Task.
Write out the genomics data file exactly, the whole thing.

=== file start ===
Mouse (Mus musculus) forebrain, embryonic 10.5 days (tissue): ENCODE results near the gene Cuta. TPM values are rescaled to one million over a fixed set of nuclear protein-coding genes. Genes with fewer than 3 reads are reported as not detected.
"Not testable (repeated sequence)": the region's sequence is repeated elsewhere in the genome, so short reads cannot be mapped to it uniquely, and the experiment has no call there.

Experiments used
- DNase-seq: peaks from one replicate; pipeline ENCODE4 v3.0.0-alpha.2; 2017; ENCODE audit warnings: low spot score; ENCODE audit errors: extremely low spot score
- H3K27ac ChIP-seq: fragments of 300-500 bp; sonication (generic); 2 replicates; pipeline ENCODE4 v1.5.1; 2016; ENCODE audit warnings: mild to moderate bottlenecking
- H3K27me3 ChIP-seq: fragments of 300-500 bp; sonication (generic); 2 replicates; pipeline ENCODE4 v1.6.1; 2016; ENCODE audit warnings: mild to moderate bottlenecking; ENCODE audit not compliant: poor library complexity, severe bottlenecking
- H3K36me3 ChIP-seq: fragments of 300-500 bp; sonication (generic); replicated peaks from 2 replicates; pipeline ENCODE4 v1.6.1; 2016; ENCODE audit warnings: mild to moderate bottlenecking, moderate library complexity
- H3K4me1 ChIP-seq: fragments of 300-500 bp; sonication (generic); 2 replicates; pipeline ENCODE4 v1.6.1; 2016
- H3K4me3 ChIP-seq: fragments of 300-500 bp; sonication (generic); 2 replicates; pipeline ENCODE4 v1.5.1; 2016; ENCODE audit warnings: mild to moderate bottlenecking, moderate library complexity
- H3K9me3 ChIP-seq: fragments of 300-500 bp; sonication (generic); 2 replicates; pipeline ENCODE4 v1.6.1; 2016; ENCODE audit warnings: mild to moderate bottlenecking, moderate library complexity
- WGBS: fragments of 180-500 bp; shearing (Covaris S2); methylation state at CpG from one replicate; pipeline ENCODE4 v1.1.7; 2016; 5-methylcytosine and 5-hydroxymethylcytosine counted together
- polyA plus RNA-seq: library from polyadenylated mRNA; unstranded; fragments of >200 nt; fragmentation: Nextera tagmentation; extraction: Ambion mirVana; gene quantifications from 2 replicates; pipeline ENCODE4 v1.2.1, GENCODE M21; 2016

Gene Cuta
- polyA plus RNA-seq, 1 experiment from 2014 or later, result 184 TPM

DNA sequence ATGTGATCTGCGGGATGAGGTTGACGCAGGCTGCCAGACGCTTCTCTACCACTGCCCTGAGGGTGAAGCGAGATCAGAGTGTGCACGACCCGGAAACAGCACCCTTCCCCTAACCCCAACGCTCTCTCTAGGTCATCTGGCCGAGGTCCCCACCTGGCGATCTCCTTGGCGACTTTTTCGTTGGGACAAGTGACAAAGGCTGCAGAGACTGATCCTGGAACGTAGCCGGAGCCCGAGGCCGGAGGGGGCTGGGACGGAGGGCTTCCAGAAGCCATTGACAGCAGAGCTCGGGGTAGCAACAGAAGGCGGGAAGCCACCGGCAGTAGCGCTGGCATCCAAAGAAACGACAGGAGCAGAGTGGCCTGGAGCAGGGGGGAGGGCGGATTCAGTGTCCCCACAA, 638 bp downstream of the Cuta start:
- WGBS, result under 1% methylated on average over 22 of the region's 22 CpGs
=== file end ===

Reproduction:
Mouse (Mus musculus) forebrain, embryonic 10.5 days (tissue): ENCODE results near the gene Cuta. TPM values are rescaled to one million over a fixed set of nuclear protein-coding genes. Genes with fewer than 3 reads are reported as not detected.
"Not testable (repeated sequence)": the region's sequence is repeated elsewhere in the genome, so short reads cannot be mapped to it uniquely, and the experiment has no call there.

Experiments used
- DNase-seq: peaks from one replicate; pipeline ENCODE4 v3.0.0-alpha.2; 2017; ENCODE audit warnings: low spot score; ENCODE audit errors: extremely low spot score
- H3K27ac ChIP-seq: fragments of 300-500 bp; sonication (generic); 2 replicates; pipeline ENCODE4 v1.5.1; 2016; ENCODE audit warnings: mild to moderate bottlenecking
- H3K27me3 ChIP-seq: fragments of 300-500 bp; sonication (generic); 2 replicates; pipeline ENCODE4 v1.6.1; 2016; ENCODE audit warnings: mild to moderate bottlenecking; ENCODE audit not compliant: poor library complexity, severe bottlenecking
- H3K36me3 ChIP-seq: fragments of 300-500 bp; sonication (generic); replicated peaks from 2 replicates; pipeline ENCODE4 v1.6.1; 2016; ENCODE audit warnings: mild to moderate bottlenecking, moderate library complexity
- H3K4me1 ChIP-seq: fragments of 300-500 bp; sonication (generic); 2 replicates; pipeline ENCODE4 v1.6.1; 2016
- H3K4me3 ChIP-seq: fragments of 300-500 bp; sonication (generic); 2 replicates; pipeline ENCODE4 v1.5.1; 2016; ENCODE audit warnings: mild to moderate bottlenecking, moderate library complexity
- H3K9me3 ChIP-seq: fragments of 300-500 bp; sonication (generic); 2 replicates; pipeline ENCODE4 v1.6.1; 2016; ENCODE audit warnings: mild to moderate bottlenecking, moderate library complexity
- WGBS: fragments of 180-500 bp; shearing (Covaris S2); methylation state at CpG from one replicate; pipeline ENCODE4 v1.1.7; 2016; 5-methylcytosine and 5-hydroxymethylcytosine counted together
- polyA plus RNA-seq: library from polyadenylated mRNA; unstranded; fragments of >200 nt; fragmentation: Nextera tagmentation; extraction: Ambion mirVana; gene quantifications from 2 replicates; pipeline ENCODE4 v1.2.1, GENCODE M21; 2016

Gene Cuta
- polyA plus RNA-seq, 1 experiment from 2014 or later, result 184 TPM

DNA sequence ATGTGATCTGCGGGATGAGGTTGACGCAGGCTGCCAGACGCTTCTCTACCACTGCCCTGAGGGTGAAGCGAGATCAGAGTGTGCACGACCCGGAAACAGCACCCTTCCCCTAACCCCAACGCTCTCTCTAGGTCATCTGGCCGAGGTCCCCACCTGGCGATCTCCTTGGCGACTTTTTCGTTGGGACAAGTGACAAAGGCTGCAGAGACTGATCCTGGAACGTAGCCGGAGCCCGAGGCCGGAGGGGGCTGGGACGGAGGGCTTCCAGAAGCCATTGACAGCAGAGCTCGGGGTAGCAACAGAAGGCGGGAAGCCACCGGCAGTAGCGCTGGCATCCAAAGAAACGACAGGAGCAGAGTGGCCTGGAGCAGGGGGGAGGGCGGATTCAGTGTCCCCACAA, 638 bp downstream of the Cuta start:
- WGBS, result under 1% methylated on average over 22 of the region's 22 CpGs